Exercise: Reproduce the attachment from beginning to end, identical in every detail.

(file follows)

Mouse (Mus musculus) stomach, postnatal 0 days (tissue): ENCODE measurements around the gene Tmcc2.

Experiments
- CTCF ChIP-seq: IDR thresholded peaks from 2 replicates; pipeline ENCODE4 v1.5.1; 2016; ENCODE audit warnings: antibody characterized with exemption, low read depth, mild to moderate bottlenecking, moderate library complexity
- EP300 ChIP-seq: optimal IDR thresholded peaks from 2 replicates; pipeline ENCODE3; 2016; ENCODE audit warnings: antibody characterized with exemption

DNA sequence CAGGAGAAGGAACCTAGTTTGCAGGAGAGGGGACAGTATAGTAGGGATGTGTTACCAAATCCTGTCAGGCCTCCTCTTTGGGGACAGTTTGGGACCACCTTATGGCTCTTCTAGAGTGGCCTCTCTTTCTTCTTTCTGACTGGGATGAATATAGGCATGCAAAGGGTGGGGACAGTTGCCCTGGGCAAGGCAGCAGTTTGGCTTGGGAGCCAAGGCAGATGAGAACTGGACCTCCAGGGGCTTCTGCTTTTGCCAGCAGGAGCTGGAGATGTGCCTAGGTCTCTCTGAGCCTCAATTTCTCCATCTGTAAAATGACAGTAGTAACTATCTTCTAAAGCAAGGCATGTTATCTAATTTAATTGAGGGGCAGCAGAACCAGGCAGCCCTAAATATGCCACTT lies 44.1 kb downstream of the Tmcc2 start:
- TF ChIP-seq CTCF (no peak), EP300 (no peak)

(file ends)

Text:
Mouse (Mus musculus) stomach, postnatal 0 days (tissue): ENCODE measurements around the gene Tmcc2.

Experiments
- CTCF ChIP-seq: IDR thresholded peaks from 2 replicates; pipeline ENCODE4 v1.5.1; 2016; ENCODE audit warnings: antibody characterized with exemption, low read depth, mild to moderate bottlenecking, moderate library complexity
- EP300 ChIP-seq: optimal IDR thresholded peaks from 2 replicates; pipeline ENCODE3; 2016; ENCODE audit warnings: antibody characterized with exemption

DNA sequence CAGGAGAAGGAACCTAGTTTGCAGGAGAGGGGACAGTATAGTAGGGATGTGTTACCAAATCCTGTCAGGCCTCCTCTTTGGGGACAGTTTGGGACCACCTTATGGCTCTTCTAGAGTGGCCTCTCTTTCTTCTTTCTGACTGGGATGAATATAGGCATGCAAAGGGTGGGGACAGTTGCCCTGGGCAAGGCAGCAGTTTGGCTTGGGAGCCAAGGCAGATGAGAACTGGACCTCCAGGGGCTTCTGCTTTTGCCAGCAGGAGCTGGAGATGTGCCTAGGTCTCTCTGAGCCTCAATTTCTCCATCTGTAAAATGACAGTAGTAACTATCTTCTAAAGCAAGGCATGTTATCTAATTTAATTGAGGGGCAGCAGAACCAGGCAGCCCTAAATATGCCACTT lies 44.1 kb downstream of the Tmcc2 start:
- TF ChIP-seq CTCF (no peak), EP300 (no peak)